The nightclubs aren’t as smoky as they once were, but here she is, living her childhood dream—and doing it with a terrific band (see credits).  Together, they’ll treat you to three lovely pieces of music and a few good stories.

Parker Miles Blohm

To Seattle jazz lovers, guitarist Greg Ruby is probably best-known for the five years he spent as a member of the gypsy-jazz group, Pearl Django.  Since then, Greg has been involved in a number of groups and projects, the latest being ‘The Rhythm Runners.’ 

The band specializes in Prohibition-era jazz and, more specifically, the Prohibition jazz composed by a man named Franklin D. Waldron. 

Mr. Waldron was one of the pioneers of the Seattle jazz scene, and his music is featured on The Rhythm Runners new CD, ‘Washington Hall Stomp.’

Velocity — South Sound Sound

Apr 13, 2016

In the Puget Sound area, many may see Seattle as the hub of the regional jazz community, but Tacoma, just about 30 miles down I-5 has an extremely happening scene, as well. 

Take the band, Velocity—these guys get up on their back legs and howl. Their music is jazz rooted in funk and fusion and they can definitely throw down some killer grooves.  And they’re always challenging themselves.

Seattle pianist Ann Reynolds has been in a passionate relationship with Cuban music since her first visit to that country in 2000.  She fell in love with the music and people of that island and has returned there many times to study, compose and perform.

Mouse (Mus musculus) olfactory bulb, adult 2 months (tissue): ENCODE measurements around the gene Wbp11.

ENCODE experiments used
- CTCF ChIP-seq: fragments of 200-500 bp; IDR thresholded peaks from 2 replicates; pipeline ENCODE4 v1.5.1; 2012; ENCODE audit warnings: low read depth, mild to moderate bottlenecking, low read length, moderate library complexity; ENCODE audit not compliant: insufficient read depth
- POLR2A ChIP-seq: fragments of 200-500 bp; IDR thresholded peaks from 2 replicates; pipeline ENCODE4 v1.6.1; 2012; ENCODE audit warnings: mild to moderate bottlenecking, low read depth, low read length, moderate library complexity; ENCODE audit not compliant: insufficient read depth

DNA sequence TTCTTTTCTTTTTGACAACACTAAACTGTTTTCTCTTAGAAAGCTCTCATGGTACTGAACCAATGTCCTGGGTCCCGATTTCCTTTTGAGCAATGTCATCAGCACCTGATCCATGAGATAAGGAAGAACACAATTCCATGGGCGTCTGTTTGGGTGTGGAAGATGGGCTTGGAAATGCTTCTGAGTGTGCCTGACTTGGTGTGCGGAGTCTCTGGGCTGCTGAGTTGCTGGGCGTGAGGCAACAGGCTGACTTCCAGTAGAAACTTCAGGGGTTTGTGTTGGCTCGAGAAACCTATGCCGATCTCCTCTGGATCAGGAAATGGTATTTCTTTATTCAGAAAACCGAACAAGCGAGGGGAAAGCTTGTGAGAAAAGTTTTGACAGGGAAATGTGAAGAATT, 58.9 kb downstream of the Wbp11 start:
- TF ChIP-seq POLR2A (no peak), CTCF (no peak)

Here at home she leads a band called Clave Gringa as a vehicle for her Cuban-flavored compositions.  When Clave Gringa came in for their first (of many, we hope) studio sessions, they performed three of Ann’s songs from their latest release, "Para Cuba Con Amor."  And, yes, you definitely feel the love.

The 200 Trio — 'It’s Fun To Swing'

Apr 1, 2016
Parker Miles Blohm / KPLU

The three members of The 200 Trio are all in their early 20s, but as you’ll hear in this live KPLU Studio Session, they have a great affection for tried and true jazz standards from the 1940s, ‘50s and early ‘60s. 

When asked by host Abe Beeson why they were draw to this material their answers were varied, but all right on the money.  They said that they all really loved listening to that music and that the chord progressions were fun to play.  The last answer, though, is the one we liked best:  “And it’s fun to swing.” 

Amen.  It’s fun to listen to, as well.  Have at it.

Since the early 1990s, Seattle jazz lovers have had (and continue to have) the highly rewarding opportunity to see and hear the development of a great talent — pianist and composer Nelda Swiggett.  When she recorded with her first band, Room To Move, her lyrical improvisatory and composition skills were already on display. 

Parker Miles Blohm / KPLU